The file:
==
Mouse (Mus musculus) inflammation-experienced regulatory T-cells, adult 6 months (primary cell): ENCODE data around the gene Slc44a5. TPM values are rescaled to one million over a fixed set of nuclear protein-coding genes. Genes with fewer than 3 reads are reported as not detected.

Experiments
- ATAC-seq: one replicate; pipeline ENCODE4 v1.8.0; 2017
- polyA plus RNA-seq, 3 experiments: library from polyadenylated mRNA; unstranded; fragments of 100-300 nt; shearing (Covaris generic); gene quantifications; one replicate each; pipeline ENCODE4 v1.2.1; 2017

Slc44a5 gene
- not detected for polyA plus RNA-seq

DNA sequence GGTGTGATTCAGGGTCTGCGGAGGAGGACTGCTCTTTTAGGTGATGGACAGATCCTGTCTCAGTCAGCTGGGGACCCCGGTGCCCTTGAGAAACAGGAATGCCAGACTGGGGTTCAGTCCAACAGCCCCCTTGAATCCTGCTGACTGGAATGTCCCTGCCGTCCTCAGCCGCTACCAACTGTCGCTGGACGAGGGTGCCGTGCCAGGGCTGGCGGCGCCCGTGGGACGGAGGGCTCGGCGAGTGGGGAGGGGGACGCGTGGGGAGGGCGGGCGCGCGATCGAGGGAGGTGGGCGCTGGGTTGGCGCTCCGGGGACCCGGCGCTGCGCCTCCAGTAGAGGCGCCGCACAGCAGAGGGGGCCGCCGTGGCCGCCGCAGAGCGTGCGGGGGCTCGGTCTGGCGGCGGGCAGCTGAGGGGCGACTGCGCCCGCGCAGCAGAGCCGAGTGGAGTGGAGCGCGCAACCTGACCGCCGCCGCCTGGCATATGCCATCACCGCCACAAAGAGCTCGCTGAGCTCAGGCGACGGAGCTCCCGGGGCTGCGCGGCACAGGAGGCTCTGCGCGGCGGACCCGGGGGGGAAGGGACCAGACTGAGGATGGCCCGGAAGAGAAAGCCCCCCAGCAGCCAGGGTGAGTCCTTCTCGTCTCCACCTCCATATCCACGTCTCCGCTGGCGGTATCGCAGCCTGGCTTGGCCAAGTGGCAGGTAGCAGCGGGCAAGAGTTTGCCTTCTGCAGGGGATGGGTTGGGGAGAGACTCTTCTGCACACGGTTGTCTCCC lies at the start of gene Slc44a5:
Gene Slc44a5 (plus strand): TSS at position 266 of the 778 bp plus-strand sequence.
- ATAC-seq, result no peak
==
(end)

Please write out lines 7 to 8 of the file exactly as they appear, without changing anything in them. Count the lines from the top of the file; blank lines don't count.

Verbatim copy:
DNA sequence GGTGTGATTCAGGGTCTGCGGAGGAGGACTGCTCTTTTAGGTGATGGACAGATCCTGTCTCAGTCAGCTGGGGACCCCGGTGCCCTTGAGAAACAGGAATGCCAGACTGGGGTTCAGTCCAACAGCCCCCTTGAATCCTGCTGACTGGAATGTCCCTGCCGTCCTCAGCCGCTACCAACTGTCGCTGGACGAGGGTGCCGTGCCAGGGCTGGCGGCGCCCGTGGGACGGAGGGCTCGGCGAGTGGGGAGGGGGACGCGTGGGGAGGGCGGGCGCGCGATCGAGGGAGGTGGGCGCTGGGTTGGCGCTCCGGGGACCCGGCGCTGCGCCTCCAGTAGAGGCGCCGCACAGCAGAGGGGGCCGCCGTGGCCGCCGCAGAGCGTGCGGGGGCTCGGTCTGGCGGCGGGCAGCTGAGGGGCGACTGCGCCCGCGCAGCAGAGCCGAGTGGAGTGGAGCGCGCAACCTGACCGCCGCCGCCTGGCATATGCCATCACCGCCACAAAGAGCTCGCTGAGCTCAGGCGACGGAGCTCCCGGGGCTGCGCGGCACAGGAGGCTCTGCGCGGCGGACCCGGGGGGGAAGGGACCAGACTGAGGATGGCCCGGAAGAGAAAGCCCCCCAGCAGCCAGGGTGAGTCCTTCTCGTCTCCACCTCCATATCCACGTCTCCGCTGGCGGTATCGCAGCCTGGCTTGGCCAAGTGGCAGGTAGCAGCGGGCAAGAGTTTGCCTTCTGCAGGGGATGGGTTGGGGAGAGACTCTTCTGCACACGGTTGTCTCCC lies at the start of gene Slc44a5:
Gene Slc44a5 (plus strand): TSS at position 266 of the 778 bp plus-strand sequence.